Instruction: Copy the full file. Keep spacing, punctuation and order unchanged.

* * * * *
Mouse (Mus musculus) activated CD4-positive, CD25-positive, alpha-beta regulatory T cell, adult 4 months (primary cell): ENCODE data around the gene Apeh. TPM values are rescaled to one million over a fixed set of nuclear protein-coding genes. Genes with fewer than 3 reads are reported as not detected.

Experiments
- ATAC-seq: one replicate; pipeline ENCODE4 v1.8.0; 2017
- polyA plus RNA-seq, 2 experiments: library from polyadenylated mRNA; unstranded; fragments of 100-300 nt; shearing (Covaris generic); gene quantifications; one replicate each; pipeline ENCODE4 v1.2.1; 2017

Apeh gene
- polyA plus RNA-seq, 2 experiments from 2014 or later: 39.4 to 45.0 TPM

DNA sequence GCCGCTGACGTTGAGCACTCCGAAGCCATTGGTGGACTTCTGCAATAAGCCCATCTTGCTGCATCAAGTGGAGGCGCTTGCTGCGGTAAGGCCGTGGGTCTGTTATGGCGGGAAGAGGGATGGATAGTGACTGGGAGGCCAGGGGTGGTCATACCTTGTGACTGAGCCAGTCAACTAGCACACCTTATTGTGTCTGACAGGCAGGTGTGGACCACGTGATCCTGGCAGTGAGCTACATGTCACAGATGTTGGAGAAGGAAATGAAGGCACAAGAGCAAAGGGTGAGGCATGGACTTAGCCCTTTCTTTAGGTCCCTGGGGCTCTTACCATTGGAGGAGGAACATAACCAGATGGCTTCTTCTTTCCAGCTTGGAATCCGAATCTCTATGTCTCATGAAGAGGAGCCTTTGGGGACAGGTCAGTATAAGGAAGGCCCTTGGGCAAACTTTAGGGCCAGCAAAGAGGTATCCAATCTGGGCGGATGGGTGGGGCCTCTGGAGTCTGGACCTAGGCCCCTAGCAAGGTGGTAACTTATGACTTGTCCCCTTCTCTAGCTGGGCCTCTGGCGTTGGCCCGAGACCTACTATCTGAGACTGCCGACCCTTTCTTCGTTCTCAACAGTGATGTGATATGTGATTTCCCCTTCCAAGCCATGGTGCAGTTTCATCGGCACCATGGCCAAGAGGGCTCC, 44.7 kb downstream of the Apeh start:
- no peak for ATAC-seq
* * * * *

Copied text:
Mouse (Mus musculus) activated CD4-positive, CD25-positive, alpha-beta regulatory T cell, adult 4 months (primary cell): ENCODE data around the gene Apeh. TPM values are rescaled to one million over a fixed set of nuclear protein-coding genes. Genes with fewer than 3 reads are reported as not detected.

Experiments
- ATAC-seq: one replicate; pipeline ENCODE4 v1.8.0; 2017
- polyA plus RNA-seq, 2 experiments: library from polyadenylated mRNA; unstranded; fragments of 100-300 nt; shearing (Covaris generic); gene quantifications; one replicate each; pipeline ENCODE4 v1.2.1; 2017

Apeh gene
- polyA plus RNA-seq, 2 experiments from 2014 or later: 39.4 to 45.0 TPM

DNA sequence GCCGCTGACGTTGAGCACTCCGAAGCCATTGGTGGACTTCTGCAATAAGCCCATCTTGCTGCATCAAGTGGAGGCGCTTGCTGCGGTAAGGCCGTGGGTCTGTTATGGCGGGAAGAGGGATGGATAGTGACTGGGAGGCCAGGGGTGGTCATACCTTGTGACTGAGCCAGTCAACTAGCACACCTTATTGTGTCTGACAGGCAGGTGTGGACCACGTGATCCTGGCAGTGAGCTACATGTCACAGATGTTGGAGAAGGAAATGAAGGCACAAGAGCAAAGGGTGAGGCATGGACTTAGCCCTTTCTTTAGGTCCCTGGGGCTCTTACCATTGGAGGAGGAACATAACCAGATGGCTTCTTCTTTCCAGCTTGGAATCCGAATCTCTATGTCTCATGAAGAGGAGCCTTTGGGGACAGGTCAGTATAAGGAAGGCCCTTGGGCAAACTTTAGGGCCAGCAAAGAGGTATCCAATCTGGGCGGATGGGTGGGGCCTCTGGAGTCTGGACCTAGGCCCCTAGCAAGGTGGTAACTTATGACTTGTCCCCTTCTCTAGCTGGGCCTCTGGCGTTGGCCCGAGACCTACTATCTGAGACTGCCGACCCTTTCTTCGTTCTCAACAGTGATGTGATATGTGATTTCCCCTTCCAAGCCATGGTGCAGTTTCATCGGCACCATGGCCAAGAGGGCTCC, 44.7 kb downstream of the Apeh start:
- no peak for ATAC-seq